Google sees a future where carriers have to compete on price and the quality of their networks, rather than exclusive deals with handset manufacturers like AT&T;'s lengthy exclusive deal with Apple for the iPhone and subsequent models. The Nexus One is its first baby step toward that future and it's currently available in unlocked form to consumers in the US, UK, Singapore and Hong Kong for US$529. If for some reason you want to be locked into a contract, the only option is T-Mobile, with the phone available for $179 with a two-year contract, with Verizon (US) and Vodafone (EU) options available in the not-too-distant future.
Andy Rubin, VP of Engineering at Google, refers to the Nexus One as a "superphone" due to the 1GHz Qualcomm Snapdragon CPU inside. To put this into some perspective, the Motorola Droid, iPhone 3GS and the Palm Pre all use a 600MHz Arm Cortex A8 CPU. I say some perspective due to the lesson that Intel taught us with the Pentium 4 - clockspeed doesn't mean everything.
The Nexus One supports quad-band GSM (850/900/1800/1900) and tri-band 3G (2100/AWS/900). This means the phone will not support 3G on the AT&T; (US), Rogers (Canada) or Telstra (Australia) networks, all of which use the 850MHz band. In terms of speed, there is support for 7.2Mbps HSPA, which T-Mobile have just launched across their entire US network. Those of you on Verizon and Sprint shouldn't feel left out, as Google is preparing a CDMA version of the Nexus One.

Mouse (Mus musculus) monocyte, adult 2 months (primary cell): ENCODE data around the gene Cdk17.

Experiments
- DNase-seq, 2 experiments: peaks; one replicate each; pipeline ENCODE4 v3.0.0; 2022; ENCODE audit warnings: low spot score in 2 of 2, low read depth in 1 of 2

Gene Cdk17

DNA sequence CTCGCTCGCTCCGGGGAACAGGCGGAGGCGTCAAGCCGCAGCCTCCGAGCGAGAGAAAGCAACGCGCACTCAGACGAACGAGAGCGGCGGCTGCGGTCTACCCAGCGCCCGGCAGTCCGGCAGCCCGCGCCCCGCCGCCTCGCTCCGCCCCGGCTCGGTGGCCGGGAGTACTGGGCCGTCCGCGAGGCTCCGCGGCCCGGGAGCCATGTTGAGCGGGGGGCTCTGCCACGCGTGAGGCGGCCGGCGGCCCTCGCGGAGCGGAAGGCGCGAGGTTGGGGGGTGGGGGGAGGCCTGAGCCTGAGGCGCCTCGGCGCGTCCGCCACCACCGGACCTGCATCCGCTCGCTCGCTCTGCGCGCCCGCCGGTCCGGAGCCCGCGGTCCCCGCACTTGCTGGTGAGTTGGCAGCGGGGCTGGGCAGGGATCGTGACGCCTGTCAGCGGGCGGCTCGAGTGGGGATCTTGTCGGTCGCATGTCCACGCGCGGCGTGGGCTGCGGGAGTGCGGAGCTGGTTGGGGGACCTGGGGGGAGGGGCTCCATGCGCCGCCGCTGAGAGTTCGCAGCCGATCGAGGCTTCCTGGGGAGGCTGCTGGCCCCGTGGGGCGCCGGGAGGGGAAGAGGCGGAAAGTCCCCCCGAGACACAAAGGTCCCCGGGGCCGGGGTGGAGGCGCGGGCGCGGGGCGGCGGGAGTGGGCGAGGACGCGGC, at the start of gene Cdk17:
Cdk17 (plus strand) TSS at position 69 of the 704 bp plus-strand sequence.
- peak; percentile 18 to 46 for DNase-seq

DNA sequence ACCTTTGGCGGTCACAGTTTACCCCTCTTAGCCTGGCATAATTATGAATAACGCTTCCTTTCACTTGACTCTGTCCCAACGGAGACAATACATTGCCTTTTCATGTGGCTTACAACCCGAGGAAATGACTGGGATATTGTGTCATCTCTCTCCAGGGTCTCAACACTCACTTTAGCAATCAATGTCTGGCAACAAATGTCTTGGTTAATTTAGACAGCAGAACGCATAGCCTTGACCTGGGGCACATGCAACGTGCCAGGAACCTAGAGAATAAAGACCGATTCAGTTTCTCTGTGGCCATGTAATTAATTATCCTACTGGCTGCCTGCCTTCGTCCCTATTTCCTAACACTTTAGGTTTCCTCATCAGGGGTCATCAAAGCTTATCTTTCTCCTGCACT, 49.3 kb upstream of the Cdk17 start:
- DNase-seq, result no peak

Perhaps the biggest flaw in the handset so far (at least, in the US) is the lack of multi-touch capability, despite the hardware being technically capable. This is obviously due to Apple being granted a US patent for multi-touch last January, but whether it's reluctance on Apple's part to license the patent to their biggest competitor, or reluctance on Google's part to license the patent, is not so obvious. Either way, when you're using a device that's designed to be operated with your fingers, and forced to use just one of them at a time, it's less than ideal. Having said that, it won't be long until multi-touch is hacked in to the Nexus One - Android hackers are a crafty bunch, and have recently managed to get multi-touch working on the Motorola Droid's browser.
Nexus One: Hardware
Nexus One: Software
Nexus One: Functionality and Enhancements
For more information, or to purchase a Nexus One, head over to www.google.com/phone.